yes, i've been known to consider brunch as my religion
. so, i'm quite happy to see this community formed.
perhaps we should start sharing our own lists with the reviews?
(east village): the prime reason for going can be summed up in 5 words: "all you can drink brunch". otherwise, the food is on the better side of fair. some of the selections are a little more unique if you're tired of the same old brunch selections (for example, the burger with the fried egg and beet root). Clinton Street Bakery
(lower east side): ok, there's always a line of old people who look like they just drove in from westchester or the upper west side, but the food really is that
good if you can stand to wait (sometimes close to an hour). quite possibly the best biscuits in new york city. i'd recommend putting your name on the list and then walking down to Lotus for a coffee while waiting for your table. Dumont
(williamsburg): they keep their menu short and tend to get almost everything right, if not amazing. in the warmer months they have a nice garden in back, sometimes with a live xylophonist. Jefferson Grill
(west village): i almost never go to the west village to eat, but i will make an exception for this place. cool minimalist decor, good light and open space, and a rather good meal. Les Enfants Terribles
(lower east side): this place shifts it into a french/african direction so i'd recommend favoring dishes that take advantage of the different seasonings. Rue B
(east village): an italian angle on brunch and almost
everything on the menu is very good, but i'd advise against the "blood orange hollandaise" on their benedict: it can be too sweet with the orange overpowering the other flavors. Bourgeois Pig
(east village): not technically a brunch place, but still a good way to pass a weekend afternoon with friends and bottles of wine, cheese plates, and butterscotch fondue. if everyone isn't too stuffed, it's a good destination for keeping with the brunch spirit. Yuca Grill
(east village): excellent spanish / south american variations on the standard north american brunch. it's also good to have the tapas options if you're craving something different. Lodge
(williamsburg): keeping brunch hours of "11am - 5pm" is generally a good sign, and this place makes it worth the trip back to my old neighborhood. Schiller's
(lower east side): although normally identified by the big sign outside that says "Liquor Bar", this place does very well with its meals, brunch included. Relish
(williamsburg): although still not up to southern standards for biscuits, still not bad. the scene can be painfully hipster, but it's still a solid brunch choice. Enid's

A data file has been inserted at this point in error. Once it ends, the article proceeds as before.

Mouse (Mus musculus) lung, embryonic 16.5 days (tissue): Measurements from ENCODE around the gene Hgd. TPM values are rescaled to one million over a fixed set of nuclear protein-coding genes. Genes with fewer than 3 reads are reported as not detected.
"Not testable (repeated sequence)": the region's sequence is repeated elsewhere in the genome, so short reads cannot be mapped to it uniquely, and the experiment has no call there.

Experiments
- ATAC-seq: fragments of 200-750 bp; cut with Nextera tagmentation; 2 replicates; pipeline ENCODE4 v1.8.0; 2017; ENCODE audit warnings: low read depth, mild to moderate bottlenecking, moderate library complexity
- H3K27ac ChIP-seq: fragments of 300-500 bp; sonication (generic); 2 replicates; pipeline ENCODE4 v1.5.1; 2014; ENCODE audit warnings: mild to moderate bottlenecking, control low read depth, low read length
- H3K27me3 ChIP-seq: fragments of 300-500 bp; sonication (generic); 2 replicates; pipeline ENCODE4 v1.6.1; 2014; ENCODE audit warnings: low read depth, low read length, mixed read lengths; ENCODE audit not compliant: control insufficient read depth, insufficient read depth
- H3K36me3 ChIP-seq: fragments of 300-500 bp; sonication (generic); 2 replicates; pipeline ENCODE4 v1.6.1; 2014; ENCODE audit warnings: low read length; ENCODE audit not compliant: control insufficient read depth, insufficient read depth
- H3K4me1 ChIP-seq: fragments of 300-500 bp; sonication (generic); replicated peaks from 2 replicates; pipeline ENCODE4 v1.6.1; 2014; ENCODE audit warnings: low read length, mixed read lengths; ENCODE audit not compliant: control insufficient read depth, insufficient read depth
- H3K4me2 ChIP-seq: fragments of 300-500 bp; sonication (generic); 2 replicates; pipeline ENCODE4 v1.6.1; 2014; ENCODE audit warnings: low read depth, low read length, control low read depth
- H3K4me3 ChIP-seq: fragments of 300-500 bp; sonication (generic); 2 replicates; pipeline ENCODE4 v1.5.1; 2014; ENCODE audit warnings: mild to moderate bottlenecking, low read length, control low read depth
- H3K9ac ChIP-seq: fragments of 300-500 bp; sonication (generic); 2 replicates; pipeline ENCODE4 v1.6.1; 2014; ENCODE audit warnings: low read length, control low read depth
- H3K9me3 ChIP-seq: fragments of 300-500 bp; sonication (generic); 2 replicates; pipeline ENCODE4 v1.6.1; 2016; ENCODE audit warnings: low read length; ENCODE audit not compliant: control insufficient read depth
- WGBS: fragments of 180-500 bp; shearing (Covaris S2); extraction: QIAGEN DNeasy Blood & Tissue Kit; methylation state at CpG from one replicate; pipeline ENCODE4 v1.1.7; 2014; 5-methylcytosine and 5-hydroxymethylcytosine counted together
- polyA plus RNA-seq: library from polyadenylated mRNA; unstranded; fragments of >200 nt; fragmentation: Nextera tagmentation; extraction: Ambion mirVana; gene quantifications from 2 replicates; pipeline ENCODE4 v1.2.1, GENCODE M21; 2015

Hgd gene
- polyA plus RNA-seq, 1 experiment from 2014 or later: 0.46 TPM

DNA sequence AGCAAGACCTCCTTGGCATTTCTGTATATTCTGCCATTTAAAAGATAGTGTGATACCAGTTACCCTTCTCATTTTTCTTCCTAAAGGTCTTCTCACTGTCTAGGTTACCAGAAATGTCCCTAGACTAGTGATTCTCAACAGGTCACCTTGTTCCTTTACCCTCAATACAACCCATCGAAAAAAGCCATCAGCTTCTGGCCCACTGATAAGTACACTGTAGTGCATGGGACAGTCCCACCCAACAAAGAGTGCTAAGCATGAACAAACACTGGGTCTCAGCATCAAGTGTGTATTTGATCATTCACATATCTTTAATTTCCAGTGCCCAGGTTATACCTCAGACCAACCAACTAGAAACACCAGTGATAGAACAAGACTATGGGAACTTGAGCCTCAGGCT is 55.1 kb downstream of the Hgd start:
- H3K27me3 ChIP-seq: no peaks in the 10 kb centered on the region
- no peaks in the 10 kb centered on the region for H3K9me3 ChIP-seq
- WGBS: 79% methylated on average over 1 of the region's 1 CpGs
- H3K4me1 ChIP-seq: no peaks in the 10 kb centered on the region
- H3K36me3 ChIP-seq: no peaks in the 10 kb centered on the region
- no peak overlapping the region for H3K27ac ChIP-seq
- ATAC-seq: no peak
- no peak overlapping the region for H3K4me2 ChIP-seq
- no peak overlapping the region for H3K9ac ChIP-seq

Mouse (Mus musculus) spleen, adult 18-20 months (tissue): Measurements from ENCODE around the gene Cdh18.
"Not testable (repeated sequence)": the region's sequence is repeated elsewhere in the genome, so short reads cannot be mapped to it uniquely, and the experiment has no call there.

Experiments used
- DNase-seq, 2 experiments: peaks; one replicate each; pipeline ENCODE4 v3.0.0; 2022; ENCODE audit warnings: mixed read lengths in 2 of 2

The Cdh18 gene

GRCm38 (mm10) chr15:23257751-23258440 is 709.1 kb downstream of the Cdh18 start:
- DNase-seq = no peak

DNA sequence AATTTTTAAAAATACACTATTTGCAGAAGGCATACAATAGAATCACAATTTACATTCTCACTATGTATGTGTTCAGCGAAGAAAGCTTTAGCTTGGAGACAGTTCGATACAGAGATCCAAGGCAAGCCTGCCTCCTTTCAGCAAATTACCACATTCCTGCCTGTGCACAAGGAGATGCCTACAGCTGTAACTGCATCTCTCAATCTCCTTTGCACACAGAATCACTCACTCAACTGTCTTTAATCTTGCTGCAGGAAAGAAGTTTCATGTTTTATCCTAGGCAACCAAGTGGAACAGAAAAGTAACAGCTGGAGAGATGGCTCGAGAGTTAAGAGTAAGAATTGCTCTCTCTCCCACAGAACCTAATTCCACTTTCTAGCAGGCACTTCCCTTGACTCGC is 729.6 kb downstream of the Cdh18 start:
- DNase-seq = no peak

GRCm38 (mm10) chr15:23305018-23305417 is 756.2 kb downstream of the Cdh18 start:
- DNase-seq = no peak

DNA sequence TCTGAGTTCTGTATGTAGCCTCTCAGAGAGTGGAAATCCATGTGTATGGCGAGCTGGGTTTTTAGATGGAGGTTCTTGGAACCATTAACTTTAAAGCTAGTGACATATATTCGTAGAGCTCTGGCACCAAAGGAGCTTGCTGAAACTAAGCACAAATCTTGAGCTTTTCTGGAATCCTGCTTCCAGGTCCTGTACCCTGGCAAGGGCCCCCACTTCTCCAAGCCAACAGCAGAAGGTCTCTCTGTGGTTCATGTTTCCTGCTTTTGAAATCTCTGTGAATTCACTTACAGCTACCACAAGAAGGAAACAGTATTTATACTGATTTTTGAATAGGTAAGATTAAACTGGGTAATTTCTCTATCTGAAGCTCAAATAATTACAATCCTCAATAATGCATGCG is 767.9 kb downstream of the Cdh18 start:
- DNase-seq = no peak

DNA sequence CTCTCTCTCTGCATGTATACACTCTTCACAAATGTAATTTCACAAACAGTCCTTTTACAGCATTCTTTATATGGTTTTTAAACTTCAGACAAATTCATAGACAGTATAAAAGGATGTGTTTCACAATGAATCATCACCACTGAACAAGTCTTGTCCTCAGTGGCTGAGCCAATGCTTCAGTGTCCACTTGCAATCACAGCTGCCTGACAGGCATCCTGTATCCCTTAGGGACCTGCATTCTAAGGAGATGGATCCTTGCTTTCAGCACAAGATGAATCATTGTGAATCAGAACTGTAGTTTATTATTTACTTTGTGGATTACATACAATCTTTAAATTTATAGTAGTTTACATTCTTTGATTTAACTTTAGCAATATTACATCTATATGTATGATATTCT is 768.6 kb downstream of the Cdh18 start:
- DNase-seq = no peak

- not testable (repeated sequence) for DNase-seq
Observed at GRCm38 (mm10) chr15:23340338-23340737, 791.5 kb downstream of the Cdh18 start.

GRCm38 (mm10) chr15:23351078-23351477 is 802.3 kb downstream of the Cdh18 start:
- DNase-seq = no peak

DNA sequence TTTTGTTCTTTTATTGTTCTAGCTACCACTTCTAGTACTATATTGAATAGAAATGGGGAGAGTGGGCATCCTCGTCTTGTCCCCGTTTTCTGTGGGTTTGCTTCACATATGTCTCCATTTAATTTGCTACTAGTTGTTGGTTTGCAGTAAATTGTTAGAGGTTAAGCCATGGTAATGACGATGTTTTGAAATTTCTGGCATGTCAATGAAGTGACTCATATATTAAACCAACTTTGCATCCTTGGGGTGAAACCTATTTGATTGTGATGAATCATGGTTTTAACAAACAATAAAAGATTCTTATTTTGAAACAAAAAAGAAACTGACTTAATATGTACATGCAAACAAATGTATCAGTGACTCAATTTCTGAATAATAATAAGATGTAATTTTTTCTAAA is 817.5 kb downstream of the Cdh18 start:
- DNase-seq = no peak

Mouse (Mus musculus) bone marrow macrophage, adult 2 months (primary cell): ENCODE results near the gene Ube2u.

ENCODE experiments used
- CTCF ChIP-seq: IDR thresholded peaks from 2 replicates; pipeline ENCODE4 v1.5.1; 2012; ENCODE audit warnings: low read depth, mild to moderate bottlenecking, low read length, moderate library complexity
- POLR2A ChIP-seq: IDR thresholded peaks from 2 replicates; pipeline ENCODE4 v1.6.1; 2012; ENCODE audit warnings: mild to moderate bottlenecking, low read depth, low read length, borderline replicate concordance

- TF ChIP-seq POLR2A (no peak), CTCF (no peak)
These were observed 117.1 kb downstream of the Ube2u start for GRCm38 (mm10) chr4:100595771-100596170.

(greenpoint): ...and speaking of hipster brunch. the wait can get so long that they just flat out start sending people away. but, the endless free coffee passes the time until you get a seat. the brunch is good, but it's really as much about the event. Flea Market
(east village): a fairly well kept secret. when most other places have a wait to get a table, it's still usually easy to slip straight in for a consistently good meal. Fada
(williamsburg): yet another french brunch, but reliably good each time. good outdoor seating when weather permits. Caravan of Dreams
(east village): if your weekend debauchery has spiraled out of control and is making you feel unhealthy, their whole/raw/organic brunch is a good way to try to do something nice for your body. Mesa Grill
(flatiron / union square): ok, so the crowd here will be touristy or uptown since it's a Bobby Flay restaurant. but, the food really does make it worth the occasional trip.
Miracle Grill (east village): i somehow seem to forget about the restaurants on 1st Avenue, but it's a good option for a southwestern style brunch. (edit: this place has closed in the past month. thanks to harry for the update.)Esperanto
(east village): good, but not great. better saved for the warmer months when you can sit outside. Golden Unicorn
(chinatown): if you're looking for dim sum instead of eggs, this was usually the place. but, service (and it seems quality as well) is much better if someone in your group speaks chinese. Dim Sum a Go Go
(chinatown): good dim sum with much less attitude than Golden Unicorn.